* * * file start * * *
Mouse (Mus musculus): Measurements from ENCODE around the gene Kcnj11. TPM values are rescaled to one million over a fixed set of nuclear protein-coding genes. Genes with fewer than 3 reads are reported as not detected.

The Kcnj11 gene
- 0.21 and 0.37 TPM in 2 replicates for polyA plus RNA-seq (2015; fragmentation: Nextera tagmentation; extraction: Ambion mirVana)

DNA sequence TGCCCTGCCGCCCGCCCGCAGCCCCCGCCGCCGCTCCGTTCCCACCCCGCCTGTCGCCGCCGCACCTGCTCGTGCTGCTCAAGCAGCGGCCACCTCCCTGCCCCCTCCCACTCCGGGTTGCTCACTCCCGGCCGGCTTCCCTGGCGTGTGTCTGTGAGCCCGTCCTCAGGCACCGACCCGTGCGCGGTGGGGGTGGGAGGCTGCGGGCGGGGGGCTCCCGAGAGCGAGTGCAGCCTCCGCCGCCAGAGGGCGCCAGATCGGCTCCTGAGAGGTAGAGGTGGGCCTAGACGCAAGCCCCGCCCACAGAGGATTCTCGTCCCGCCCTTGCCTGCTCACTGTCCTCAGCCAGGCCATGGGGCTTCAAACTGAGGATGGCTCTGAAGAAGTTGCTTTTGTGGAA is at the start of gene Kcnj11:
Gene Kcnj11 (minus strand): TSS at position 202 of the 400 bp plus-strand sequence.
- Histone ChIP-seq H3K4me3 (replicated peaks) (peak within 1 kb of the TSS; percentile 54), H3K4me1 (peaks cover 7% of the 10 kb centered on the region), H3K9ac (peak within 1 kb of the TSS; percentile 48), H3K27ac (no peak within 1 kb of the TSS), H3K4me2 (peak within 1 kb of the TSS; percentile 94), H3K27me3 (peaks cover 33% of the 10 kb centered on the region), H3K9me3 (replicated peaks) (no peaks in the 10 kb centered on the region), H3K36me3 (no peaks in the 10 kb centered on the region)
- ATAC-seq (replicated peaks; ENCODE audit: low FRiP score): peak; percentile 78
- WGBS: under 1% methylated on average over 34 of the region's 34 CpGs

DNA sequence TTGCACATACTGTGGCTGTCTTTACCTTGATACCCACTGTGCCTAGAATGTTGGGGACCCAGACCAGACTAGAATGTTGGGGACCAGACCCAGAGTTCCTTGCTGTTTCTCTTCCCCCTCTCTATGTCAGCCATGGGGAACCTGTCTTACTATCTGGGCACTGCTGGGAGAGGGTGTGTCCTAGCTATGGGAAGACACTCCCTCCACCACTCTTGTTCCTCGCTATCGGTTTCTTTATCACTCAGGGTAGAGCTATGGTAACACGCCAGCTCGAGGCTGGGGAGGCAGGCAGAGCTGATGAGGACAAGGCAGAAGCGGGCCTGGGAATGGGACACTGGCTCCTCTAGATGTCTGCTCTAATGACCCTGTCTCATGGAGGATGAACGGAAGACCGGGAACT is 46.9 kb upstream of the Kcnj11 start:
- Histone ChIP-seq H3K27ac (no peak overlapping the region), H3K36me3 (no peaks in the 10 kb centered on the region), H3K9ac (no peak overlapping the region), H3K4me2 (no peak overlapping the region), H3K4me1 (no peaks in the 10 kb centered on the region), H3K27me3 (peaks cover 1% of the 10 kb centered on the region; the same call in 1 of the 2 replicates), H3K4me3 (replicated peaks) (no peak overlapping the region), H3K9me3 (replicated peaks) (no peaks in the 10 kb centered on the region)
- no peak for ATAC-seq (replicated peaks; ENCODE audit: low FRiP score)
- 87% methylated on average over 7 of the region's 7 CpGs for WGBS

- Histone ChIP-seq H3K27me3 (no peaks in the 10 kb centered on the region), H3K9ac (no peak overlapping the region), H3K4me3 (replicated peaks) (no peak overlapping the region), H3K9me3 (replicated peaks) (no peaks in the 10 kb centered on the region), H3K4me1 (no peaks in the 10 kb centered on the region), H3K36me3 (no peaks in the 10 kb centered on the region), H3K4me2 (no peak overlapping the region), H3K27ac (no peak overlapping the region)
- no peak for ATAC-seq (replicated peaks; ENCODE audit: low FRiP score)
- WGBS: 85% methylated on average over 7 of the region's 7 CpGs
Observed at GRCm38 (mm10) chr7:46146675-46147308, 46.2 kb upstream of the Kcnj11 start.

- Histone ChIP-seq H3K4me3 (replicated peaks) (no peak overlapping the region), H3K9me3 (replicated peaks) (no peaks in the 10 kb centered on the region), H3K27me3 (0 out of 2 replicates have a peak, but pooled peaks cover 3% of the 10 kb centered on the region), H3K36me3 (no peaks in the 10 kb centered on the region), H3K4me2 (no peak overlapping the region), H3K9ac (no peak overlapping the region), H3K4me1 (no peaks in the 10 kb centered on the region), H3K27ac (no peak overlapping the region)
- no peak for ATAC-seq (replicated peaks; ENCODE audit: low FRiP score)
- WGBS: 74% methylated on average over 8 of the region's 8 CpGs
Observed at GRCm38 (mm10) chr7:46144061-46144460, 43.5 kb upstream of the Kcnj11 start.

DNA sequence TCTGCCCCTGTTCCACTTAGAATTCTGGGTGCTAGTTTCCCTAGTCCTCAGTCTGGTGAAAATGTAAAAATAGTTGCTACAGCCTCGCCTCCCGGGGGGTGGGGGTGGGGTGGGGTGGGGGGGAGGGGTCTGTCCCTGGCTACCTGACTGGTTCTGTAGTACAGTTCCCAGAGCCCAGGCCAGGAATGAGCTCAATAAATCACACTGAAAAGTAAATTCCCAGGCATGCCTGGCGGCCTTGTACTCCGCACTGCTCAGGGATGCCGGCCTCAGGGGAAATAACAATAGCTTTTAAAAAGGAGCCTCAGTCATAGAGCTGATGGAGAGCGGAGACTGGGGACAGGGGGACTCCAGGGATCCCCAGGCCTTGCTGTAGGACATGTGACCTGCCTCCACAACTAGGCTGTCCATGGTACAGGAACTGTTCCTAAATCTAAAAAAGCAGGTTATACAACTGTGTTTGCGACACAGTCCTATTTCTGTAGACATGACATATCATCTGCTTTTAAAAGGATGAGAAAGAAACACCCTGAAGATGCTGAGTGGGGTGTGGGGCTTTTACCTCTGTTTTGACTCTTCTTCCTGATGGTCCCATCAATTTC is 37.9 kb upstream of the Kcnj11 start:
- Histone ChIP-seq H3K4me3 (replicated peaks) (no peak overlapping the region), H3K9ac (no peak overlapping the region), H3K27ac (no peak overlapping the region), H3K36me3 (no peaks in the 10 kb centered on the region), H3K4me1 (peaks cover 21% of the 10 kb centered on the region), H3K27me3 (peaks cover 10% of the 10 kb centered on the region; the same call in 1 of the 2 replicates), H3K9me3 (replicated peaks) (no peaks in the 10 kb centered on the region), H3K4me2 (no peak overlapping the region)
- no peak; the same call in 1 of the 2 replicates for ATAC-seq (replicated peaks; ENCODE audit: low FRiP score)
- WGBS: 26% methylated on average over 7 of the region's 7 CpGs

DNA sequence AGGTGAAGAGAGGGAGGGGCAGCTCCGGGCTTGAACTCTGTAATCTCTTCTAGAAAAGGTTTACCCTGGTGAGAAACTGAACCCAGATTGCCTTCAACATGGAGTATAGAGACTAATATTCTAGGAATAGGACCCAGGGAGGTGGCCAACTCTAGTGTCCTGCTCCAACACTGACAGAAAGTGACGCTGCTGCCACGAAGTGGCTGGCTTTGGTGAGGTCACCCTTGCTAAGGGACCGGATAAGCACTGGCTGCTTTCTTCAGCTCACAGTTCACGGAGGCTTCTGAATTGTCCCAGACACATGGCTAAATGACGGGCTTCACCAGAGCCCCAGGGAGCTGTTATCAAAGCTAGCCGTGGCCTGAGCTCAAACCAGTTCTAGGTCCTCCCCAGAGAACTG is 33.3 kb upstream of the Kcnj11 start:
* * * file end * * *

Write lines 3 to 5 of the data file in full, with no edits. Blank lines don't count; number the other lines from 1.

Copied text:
- 0.21 and 0.37 TPM in 2 replicates for polyA plus RNA-seq (2015; fragmentation: Nextera tagmentation; extraction: Ambion mirVana)

DNA sequence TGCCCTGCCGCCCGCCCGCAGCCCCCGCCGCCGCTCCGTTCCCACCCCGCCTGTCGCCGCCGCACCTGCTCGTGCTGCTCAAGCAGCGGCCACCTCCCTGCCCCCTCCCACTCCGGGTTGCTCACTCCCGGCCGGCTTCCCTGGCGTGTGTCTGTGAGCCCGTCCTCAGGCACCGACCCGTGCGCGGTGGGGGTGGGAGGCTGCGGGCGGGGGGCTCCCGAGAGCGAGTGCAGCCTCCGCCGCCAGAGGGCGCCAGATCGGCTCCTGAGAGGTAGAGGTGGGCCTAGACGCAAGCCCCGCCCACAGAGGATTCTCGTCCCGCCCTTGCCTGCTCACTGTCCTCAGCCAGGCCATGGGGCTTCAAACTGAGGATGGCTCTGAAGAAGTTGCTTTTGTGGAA is at the start of gene Kcnj11:
Gene Kcnj11 (minus strand): TSS at position 202 of the 400 bp plus-strand sequence.